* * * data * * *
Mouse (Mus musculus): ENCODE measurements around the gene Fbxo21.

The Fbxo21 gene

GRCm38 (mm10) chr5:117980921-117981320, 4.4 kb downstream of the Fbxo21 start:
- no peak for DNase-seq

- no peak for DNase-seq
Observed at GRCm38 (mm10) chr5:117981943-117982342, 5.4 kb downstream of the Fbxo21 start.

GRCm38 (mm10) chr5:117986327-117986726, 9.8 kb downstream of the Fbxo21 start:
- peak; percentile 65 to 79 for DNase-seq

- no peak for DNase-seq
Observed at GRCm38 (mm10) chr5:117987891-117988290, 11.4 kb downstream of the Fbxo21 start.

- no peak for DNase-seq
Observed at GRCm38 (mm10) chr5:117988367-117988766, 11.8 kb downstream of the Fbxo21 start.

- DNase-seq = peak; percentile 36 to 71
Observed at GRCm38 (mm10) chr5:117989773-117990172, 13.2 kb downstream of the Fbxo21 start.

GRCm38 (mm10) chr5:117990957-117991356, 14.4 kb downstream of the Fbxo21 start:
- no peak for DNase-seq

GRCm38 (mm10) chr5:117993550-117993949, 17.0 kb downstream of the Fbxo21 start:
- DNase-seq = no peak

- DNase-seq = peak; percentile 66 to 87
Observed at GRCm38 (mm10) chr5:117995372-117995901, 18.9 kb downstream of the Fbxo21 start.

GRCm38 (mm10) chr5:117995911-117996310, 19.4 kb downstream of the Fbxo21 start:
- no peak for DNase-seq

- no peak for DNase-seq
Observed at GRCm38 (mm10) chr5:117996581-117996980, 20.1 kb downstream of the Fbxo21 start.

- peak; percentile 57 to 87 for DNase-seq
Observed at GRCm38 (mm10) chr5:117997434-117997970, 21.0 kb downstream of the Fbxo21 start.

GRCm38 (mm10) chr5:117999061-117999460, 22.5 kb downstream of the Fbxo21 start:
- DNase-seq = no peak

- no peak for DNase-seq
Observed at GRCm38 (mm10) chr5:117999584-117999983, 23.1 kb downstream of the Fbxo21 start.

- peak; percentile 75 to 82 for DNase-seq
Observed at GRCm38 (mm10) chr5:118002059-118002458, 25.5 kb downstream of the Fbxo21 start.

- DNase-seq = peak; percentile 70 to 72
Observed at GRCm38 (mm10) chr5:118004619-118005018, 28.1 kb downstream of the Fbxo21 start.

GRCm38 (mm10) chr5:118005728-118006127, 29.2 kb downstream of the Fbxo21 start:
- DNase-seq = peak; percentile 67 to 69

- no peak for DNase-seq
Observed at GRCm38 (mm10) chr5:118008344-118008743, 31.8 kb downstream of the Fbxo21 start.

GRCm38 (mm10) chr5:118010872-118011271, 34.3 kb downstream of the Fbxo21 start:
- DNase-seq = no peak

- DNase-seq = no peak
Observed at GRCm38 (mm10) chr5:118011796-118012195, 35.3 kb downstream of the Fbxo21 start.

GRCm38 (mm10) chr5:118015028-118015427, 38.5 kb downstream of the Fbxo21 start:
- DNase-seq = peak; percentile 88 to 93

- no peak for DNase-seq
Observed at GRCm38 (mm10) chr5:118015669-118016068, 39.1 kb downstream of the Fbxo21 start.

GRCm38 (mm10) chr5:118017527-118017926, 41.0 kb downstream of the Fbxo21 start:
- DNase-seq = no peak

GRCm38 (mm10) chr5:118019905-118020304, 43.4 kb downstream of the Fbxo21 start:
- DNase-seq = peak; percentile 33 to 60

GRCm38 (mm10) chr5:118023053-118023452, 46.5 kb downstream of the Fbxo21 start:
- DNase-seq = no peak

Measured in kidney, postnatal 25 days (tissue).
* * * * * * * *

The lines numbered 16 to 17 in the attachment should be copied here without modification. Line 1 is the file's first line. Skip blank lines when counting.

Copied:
- no peak for DNase-seq

GRCm38 (mm10) chr5:117993550-117993949, 17.0 kb downstream of the Fbxo21 start: